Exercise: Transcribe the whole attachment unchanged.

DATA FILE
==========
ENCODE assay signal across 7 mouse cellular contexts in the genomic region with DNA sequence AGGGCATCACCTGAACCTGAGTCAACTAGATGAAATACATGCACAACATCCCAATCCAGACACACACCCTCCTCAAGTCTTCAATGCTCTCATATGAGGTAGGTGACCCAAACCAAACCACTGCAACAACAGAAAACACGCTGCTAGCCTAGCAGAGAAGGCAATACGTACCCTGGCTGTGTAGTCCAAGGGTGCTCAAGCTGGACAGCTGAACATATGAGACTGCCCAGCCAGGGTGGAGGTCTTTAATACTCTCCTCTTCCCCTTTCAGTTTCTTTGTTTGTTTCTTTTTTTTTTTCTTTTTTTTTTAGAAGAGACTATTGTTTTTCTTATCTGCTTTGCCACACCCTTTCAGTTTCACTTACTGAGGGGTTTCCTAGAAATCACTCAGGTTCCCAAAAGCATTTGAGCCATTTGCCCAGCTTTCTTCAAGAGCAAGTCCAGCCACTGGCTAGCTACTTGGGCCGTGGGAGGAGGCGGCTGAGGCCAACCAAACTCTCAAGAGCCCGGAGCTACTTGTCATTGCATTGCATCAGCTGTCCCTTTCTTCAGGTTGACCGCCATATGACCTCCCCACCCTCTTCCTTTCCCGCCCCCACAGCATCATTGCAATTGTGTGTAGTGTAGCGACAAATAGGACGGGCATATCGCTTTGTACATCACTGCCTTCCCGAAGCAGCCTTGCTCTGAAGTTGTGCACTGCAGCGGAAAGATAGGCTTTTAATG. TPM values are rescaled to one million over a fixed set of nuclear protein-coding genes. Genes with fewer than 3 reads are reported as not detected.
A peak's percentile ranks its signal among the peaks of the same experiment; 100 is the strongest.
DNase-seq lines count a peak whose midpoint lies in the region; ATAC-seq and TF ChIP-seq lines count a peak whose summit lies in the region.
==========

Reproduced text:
ENCODE assay signal across 7 mouse cellular contexts in the genomic region with DNA sequence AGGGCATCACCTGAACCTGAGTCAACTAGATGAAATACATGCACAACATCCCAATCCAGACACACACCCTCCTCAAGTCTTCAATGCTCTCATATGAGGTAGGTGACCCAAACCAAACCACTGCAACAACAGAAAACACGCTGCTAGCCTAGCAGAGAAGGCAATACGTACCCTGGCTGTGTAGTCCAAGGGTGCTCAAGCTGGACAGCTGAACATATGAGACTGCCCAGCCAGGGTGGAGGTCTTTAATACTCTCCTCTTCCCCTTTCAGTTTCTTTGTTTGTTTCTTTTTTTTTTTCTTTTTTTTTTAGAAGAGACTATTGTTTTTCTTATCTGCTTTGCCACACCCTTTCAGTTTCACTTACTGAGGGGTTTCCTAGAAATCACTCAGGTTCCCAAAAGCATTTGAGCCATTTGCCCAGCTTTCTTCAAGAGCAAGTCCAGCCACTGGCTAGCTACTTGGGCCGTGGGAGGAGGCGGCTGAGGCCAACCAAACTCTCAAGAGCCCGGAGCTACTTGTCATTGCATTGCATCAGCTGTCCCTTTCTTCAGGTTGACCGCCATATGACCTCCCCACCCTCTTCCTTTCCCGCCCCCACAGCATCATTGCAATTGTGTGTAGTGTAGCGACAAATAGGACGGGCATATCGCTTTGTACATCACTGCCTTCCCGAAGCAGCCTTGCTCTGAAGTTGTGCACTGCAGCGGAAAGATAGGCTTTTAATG. TPM values are rescaled to one million over a fixed set of nuclear protein-coding genes. Genes with fewer than 3 reads are reported as not detected.
A peak's percentile ranks its signal among the peaks of the same experiment; 100 is the strongest.
DNase-seq lines count a peak whose midpoint lies in the region; ATAC-seq and TF ChIP-seq lines count a peak whose summit lies in the region.